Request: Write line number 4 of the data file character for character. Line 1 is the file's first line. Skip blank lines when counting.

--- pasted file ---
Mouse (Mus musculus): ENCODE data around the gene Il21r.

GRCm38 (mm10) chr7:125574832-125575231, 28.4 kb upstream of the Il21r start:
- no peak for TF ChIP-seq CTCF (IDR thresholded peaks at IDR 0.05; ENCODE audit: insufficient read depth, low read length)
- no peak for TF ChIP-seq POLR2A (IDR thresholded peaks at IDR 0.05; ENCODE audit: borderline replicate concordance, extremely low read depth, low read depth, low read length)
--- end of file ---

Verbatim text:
- no peak for TF ChIP-seq POLR2A (IDR thresholded peaks at IDR 0.05; ENCODE audit: borderline replicate concordance, extremely low read depth, low read depth, low read length)